Reading for Sunday, 22 February

Sorry again about the delay.  One of the reasons for that is that I’ve actually been trying to work out exactly what happened in this chapter.  With no suitable footnotes, I’m not really sure what the background story is to the Vereshtchagin incident.

From what I understand, a fake proclamation (was it meant to be from Rastopchin or Napoleon?) appeared around town – probably something about Moscow about to be captured by the French.  Either way, they traced it back to the uneducated Vereshtchagin, who refused to offer any other explanation other than that he made it up.

Either way, I think this chapter is designed to show the madness that is Moscow on the eve of invasion.

One thought on “One-Year War and Peace 11.10 – Rastopchin’s Parlour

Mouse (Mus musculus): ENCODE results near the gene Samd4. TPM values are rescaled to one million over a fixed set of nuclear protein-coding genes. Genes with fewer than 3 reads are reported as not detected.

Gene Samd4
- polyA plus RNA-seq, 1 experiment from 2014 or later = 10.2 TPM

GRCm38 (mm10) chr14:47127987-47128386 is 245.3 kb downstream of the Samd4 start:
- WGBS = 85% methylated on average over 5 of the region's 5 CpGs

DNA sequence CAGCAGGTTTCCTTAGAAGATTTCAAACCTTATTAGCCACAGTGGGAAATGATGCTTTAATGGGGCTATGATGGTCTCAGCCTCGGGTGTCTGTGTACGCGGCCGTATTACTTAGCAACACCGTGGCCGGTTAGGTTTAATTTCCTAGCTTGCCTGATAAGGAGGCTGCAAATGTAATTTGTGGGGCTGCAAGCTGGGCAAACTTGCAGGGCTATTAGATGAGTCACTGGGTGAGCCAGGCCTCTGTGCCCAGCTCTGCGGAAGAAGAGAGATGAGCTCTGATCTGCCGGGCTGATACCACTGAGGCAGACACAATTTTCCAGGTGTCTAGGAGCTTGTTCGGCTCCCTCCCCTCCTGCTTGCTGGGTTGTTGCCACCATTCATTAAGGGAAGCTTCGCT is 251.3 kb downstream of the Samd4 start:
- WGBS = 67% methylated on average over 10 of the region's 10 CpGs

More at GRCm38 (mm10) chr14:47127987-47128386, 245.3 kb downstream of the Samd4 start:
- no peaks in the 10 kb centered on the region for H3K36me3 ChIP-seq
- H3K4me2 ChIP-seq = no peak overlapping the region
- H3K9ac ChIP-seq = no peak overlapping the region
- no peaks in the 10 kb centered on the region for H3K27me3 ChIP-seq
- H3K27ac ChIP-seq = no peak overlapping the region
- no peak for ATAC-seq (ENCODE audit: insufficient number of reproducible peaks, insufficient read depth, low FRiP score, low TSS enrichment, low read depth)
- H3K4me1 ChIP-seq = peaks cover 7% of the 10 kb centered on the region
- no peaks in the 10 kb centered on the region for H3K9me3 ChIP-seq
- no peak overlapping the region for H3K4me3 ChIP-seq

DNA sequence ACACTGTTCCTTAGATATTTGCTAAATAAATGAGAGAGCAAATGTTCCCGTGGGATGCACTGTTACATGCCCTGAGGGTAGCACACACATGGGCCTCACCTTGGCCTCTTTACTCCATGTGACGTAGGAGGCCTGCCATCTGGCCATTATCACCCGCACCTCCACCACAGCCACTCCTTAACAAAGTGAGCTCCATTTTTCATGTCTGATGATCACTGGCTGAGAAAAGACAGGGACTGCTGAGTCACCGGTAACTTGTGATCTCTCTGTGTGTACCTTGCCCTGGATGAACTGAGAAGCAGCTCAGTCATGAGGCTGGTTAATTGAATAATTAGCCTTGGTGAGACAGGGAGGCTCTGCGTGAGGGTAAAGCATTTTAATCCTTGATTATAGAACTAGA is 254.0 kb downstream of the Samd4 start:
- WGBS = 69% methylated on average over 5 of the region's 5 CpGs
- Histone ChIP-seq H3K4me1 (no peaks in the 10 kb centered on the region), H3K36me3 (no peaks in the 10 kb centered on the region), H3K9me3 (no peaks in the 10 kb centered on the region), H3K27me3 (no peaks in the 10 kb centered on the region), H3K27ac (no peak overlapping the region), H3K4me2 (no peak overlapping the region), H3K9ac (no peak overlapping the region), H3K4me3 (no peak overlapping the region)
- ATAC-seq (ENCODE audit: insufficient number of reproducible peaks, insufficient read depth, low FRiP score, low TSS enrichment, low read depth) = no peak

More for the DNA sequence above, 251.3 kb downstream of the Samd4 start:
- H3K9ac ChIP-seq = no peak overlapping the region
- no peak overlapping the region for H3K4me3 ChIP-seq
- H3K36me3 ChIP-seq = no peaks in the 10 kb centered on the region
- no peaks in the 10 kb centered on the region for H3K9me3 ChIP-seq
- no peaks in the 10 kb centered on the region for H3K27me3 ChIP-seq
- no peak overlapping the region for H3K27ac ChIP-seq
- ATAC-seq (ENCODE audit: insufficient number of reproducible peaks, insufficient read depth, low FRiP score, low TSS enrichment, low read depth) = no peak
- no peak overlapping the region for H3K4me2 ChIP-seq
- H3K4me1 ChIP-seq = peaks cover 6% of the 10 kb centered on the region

1. The Pevear/Volokhonsky edition doesn’t shed a lot of light on this either, other than a couple of footnotes – one in this chapter to say that Tolstoy’s account of this whole incident is accurate – but nothing further in terms of explaining what the proclamation actually said. I assumed, in reading this chapter, that it pretended to be from Rastopchin. But, as you say, Matt, the main point here is to show us the madness and confusion in Moscow at this time – information, misinformation, all being spread via rumour from one person to another. The chaos that Pierre saw on the field of Borodino he now sees in the house of Count Rastopchin. I suspet that either this fake proclamation was a famous story at the time that Tolstoy didn’t need to explain or, perhaps more likely, he left it delberately confused and ambiguous because that’s exactly how it was for those trying to unravel it in Moscow.

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